If the operation does not raise any particular competition issues article L.430-5 provides that a decision is made within 25 business days of the filing of a complete notification form (Phase I). The parties can offer commitments either together with the notification or within the 25 days of this notification in which case the phase I period is extended by 15 business days. The parties can also request a suspension of the Phase I procedure in order to finalise the commitments or in other case of necessity to suspend the procedure for 15 days. Finally the Macron Act promulgated on 6 August 2015 grants the FCA the possibility to stop the clock during the 25-day Phase I review period, if the parties have failed to inform it of a new fact which should have been part of the notification had it taken place before this notification or if the parties have failed to provide in due time all or a part of the information requested by the FCA or if third parties have failed to provide requested information because of actions of the parties having notified the merger. There is no time limit set for the suspension which lasts until the FCA considers the notification is complete (ie, after the submission of all necessary information).

If any serious doubts of anticompetitive effects persist at the end of this phase, the FCA will decide to open a Phase II investigation, during which the FCA will conduct a thorough examination of the contemplated merger by launching a market test and an economic analysis of the impact of the transaction on the market.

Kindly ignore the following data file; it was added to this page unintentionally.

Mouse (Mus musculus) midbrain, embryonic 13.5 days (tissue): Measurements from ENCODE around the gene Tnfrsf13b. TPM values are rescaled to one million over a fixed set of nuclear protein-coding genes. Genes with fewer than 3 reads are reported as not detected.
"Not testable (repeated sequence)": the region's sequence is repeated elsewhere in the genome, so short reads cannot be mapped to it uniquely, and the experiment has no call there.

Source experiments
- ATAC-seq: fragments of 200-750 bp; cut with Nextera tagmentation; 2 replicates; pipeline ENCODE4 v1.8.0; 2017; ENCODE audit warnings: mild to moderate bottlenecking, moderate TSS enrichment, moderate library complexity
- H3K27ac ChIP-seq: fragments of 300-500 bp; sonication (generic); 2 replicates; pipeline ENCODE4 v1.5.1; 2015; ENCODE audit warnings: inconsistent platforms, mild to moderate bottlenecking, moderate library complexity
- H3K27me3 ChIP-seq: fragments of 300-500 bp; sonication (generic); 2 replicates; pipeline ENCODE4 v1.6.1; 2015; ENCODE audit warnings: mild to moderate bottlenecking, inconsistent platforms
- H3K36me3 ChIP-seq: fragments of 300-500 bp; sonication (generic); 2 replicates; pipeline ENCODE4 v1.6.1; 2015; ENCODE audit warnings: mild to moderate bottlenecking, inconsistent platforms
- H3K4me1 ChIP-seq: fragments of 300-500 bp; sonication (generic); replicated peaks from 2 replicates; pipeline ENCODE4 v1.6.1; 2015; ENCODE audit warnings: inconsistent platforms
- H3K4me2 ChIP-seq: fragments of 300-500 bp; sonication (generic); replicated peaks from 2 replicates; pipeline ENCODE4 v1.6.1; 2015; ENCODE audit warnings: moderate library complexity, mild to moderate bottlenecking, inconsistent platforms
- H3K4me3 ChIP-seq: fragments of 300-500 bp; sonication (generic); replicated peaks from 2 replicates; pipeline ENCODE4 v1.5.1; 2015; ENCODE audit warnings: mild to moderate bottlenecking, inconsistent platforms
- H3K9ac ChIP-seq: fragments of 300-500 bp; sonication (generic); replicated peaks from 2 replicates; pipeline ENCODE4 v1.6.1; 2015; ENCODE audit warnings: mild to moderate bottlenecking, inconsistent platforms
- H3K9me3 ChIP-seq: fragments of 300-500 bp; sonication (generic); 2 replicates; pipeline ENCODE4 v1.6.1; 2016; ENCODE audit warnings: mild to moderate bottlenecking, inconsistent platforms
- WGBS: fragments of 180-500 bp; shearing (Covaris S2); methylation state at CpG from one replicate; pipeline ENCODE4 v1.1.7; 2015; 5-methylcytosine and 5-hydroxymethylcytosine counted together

Where a merger raises significant anticompetitive effects that cannot be counterbalanced by economic efficiency gains and where the failing firm defense is not relevant, it may be necessary for the parties to offer commitments that will remedy or compensate for the anticompetitive effects.

Article L.430-7 of the Commercial Code provides that the Phase II examination lasts 65 business days except if commitments are presented within the last 20 days of the 65-day period. In such a case, the examination time period will be extended by 20 business days starting from the date of reception of the commitments. The Macron Act, however, set a ceiling on the duration of the extension of Phase II due to late proposal of commitments. The phase II period can be extended only to a maximum of 85 days. Another 20-day period can be added if the parties or the FCA request to suspend the procedure. Taking into account this stop the clock period, the maximum duration of the examination under Phase II is 105 days.

At the end of a phase II investigation, the FCA can allow the merger in view of the commitments proposed by the parties, prohibit the merger or impose conditions in order to ensure that the contribution of the merger to economic progress outweighs its anticompetitive effects.

Within 25 business days after the FCA has adopted its decision, the Ministry of the Economy can decide to substitute its own decision to the decision of the FCA if a merger raise issues of fundamental interest other than competition and its benefits outweigh the competition concerns. The fundamental interests that may be in question are related to industrial development, the competitiveness of the undertakings concerned regarding international competition and sustaining employment. However, the Ministry of Economy has thus far not used this right since the FCA was created in 2009.

In application of article L.430-8, if the FCA considered that the parties to a controlled merger did not meet their obligations to comply with their commitments or comply with the injunctions imposed by the FCA, it could either withdraw its authorisation decision and therefore require a new notification and a new review of the merger, or order the company to comply with the commitments it had undertaken. The Macron Act of July 2015 has amended this article and provided the FCA with a third option: it can substitute new injunctions or prescriptions to the initial remedies with which the parties did not comply. However, the law does not give any details on the procedure to be followed for the imposition of new injunctions or prescriptions.

Notable decisions from 2016-2017